“Ginger & Rosa” : pretty as a picture

movie poster

Sally Potter’s films have a painterly quality.  “Ginger & Rosa” is full of moments that would be lovely as a framed still: Elle Fanning’s pretty ginger hair contrasting with the many crumbling walls, Christina Hendricks squeezed into period dress wearing an apron, the girls arm-in-arm huddling in the wind at the seashore.  There’s a great sense of place and time and some big name actors taking the material very seriously but the story, oh the story.

A young poet coming of age fearing nuclear destruction during the Cuban Missile Crisis suffers her own crisis when her philandering father begins behaving badly.  The soap opera ending that derails the film has one character after another slapping someone.  The audience was laughing.

Elle Fanning does a wonderful job.  And her hair color was very photogenic.  It’s hard to believe that by applying eyeliner, a young girl is suddenly transformed into a woman as the men in this film seem to believe.  But the relationship between the girls rings true.  Those shared secrets, intimate giggles and practice kissing scenes nail their closeness even before they begin dressing alike.  It’s always fun to spend time with Timothy Spall, Oliver Platt and Annette Bening.  This isn’t a master work like “Orlando” but it’s a fully realized world.  And did I mention how pretty it all is?!

Rating: 2 pints out of 5 (British lager please)

“On The Road” :contrasts and consequences

posterWalter Salles is the go-to director of road movies after “Motorcycle Diaries” (2004) and now this brilliant adaptation of On The Road.  Salles gives us the tedium of hours and days spent trapped in the car even as it’s careening across the county speeding Sal, Dean and Marylou on grand adventures.  Sam Riley, so amazing in “Control” (2007) is our writer.  Sal, the stand-in for Jack Kerouac, is  shown observing and absorbing the wild ride.  The quest? To experience life to the fullest!  Nights fueled by drugs, alcohol and passion are spent soul searching, dancing in clubs, and fornicating.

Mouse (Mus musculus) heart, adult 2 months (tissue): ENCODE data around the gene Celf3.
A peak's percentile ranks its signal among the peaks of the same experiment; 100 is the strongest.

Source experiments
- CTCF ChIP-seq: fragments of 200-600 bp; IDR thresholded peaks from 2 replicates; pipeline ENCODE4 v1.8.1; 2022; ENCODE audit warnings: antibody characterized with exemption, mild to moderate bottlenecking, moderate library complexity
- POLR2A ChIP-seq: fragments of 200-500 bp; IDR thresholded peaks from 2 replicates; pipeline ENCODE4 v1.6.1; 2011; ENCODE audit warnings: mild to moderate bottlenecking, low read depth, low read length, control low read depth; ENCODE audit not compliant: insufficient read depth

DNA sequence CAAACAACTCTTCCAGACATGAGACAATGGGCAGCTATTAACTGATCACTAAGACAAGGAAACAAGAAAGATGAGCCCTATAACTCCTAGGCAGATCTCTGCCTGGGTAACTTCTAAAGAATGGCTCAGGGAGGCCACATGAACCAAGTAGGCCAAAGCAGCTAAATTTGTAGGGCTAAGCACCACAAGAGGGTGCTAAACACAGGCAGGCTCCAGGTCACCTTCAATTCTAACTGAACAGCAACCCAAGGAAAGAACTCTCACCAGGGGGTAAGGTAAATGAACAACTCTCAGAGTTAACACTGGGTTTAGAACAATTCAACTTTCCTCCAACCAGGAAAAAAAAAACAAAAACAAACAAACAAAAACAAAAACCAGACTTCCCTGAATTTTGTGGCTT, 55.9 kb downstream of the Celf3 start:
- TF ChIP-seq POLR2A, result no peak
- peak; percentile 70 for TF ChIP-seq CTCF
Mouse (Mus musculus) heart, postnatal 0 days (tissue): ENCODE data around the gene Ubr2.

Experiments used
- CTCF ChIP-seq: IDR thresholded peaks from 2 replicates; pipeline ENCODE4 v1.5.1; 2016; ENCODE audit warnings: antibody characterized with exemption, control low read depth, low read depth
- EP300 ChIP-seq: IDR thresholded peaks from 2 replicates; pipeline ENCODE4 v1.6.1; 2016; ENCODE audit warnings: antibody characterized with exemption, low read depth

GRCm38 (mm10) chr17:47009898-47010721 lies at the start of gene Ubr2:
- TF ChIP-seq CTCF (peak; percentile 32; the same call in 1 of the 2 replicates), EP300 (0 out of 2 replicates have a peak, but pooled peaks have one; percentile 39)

Feverishly scribbling in his tiny notebook, Sal watches the mesmerizing Dean (a naked performance by an often naked Garrett Hedlund) who seems to bed everyone who falls under his spell.  Kristen Stewart gives a fearless, yet vulnerable performance as his 16-year-old bride, Marylou, who becomes Dean’s willing companion in their mad hedonistic pursuits.

Scenes of partying till the wee hours are followed by Sal smoking, staring at his  blank page in the type writer, Dean in the car lot smoking as he waits to park cars…both characters stalled.  From this stillness, the film jumps to more action and they’re racing down the road again.  Stealing food, gasoline and sometimes cars, the friends meet some interesting characters on their journeys.  Great unexpected cameos by big name actors  add another layer of richness to the story.

Running time is two hours, but still Kirsten Dunst’s character, Camille gets short shrift.  She’s introduced as a beautiful, confident young student photographed in a golden light.  Dressed in rich colors, her hair coiffed in a blond bob, she’s in love with Dean and described as “Helen of Troy with a brain”.  Then in quick transitions, the color drains from her scenes.  Dean spends his days with her and his nights with his friend and lover, Carlos.  And finally, heavily-pregnant,  Camille is shown comforting their crying toddler.  Golden no more, she’s wearing no make-up,  in a white nightgown in a white room.  As Dean leaves to go out carousing with Sal, Camille weeps in bed.

The film is full of small still moments brilliantly acted by this young cast and the story is one of contrasts and consequences.  In this world, you must leave Dean to fully live your life.  Carlo flees the country to become a poet and pursue his male lovers.  Sal finds love in the fields of cotton pickers and, even Marylou must finally sever her connection to Dean by moving away and getting married.  Dean’s mesmerizing influence is inspiring but ultimately dangerous.  Only by rejecting Dean and getting on with his life, can Sal write his novel and turn this pain and passion for  Dean into art.

“On The Road” is a master work that does that rare thing; it makes the viewer want to read (or re-read) the novel.  Thank you Walter Salles.

Rating: 5 shots (cheap whiskey or mezcal), highest rating